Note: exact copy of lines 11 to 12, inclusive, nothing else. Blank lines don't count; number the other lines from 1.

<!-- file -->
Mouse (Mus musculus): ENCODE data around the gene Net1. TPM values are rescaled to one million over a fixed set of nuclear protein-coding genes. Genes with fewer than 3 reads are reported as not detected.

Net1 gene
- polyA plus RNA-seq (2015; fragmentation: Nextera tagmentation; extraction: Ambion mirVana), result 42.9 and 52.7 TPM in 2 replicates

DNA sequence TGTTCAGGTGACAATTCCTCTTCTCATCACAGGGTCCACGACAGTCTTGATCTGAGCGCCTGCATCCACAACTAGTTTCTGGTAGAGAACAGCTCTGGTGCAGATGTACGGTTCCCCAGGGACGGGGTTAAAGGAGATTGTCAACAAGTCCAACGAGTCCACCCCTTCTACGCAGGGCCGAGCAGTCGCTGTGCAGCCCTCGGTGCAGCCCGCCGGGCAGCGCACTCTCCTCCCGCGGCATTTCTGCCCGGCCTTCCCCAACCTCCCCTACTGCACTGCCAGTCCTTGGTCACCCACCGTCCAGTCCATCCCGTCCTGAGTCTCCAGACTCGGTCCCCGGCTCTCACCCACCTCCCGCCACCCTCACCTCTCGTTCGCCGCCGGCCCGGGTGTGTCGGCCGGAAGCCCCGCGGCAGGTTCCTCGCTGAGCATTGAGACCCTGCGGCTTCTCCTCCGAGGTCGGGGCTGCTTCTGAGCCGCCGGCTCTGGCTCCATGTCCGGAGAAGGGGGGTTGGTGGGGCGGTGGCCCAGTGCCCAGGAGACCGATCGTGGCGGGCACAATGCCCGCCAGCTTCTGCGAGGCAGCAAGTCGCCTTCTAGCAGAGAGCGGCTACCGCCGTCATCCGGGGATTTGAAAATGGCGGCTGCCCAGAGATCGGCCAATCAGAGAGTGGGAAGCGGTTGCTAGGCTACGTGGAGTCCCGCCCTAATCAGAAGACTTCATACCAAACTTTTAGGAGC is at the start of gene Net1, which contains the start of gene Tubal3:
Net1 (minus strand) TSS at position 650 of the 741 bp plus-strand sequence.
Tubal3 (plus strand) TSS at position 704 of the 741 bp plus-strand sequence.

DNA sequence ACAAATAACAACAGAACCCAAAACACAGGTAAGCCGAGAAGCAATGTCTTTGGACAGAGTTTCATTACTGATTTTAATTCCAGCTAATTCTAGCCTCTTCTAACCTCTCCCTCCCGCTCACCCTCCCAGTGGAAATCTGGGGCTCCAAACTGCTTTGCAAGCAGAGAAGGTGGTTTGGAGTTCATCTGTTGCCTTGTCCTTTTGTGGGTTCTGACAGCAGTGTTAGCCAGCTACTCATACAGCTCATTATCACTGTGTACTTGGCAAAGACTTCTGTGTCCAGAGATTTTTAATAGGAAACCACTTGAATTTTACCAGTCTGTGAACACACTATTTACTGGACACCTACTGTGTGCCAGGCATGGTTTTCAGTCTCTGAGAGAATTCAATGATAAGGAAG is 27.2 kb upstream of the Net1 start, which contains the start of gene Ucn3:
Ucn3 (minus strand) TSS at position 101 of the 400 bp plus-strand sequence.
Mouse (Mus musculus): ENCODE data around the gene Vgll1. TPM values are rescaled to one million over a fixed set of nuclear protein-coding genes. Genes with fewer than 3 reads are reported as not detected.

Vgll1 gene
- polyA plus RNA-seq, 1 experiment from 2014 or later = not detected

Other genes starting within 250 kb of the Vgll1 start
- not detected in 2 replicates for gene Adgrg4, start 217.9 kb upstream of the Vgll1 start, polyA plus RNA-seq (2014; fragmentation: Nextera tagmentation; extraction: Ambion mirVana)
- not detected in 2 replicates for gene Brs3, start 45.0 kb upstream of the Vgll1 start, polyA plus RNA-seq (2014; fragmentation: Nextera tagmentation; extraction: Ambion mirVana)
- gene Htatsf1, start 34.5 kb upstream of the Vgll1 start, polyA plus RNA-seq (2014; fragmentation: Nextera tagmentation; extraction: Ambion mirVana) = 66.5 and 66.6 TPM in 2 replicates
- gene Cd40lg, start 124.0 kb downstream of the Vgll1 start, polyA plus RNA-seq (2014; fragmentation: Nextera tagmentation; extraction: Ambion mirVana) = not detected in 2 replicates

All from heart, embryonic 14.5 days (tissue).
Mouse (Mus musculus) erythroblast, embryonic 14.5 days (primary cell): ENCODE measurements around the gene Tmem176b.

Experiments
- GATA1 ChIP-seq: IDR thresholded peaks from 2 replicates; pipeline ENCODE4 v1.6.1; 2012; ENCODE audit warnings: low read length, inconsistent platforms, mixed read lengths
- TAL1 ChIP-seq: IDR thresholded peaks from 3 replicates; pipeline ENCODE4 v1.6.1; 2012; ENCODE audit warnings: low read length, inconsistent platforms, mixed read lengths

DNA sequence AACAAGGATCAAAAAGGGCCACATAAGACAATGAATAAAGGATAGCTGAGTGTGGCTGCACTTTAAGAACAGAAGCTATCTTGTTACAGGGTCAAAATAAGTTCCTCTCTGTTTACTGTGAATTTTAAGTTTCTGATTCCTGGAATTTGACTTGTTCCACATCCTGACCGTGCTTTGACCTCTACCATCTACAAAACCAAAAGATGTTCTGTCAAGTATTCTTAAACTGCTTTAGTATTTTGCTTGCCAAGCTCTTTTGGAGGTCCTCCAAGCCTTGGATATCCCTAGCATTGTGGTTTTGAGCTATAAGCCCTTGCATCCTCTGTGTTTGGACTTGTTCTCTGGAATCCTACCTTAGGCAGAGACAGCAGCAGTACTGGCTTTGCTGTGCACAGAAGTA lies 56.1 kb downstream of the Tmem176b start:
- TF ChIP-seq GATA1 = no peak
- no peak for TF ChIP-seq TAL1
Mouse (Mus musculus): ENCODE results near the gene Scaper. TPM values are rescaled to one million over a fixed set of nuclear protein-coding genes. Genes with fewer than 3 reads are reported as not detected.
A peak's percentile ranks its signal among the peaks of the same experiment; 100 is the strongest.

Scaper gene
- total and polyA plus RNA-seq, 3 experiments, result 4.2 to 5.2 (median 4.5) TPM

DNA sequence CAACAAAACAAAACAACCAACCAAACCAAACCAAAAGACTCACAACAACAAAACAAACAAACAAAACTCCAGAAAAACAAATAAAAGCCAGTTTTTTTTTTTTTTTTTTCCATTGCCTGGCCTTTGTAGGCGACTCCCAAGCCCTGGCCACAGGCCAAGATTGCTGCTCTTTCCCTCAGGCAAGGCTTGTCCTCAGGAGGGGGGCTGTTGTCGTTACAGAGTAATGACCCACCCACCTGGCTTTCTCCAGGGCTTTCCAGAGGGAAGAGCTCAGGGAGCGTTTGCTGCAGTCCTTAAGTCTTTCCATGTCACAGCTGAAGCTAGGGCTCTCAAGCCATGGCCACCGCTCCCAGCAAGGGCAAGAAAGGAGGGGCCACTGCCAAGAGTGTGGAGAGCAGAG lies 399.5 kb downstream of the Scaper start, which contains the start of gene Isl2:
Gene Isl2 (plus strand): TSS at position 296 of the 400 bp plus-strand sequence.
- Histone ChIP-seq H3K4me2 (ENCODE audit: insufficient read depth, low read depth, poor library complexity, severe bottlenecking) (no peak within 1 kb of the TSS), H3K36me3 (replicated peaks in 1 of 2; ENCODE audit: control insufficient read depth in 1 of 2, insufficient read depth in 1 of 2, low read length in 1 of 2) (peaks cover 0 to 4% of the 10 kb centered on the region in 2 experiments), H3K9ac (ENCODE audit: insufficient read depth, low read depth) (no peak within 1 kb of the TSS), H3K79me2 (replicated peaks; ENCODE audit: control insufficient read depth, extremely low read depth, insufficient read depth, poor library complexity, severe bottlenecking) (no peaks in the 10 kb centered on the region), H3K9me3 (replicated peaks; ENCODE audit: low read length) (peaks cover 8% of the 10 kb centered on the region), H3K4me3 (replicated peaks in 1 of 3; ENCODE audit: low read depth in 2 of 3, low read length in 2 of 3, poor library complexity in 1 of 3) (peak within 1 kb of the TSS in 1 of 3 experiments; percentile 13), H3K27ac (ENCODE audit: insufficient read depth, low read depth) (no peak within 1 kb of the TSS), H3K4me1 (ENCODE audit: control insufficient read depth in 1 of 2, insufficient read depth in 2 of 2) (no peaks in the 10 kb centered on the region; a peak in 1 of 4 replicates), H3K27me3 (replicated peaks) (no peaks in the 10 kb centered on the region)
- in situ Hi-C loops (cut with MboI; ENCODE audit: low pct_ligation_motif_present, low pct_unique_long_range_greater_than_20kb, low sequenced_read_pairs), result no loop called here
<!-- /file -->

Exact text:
- polyA plus RNA-seq, 1 experiment from 2014 or later = not detected

Other genes starting within 250 kb of the Vgll1 start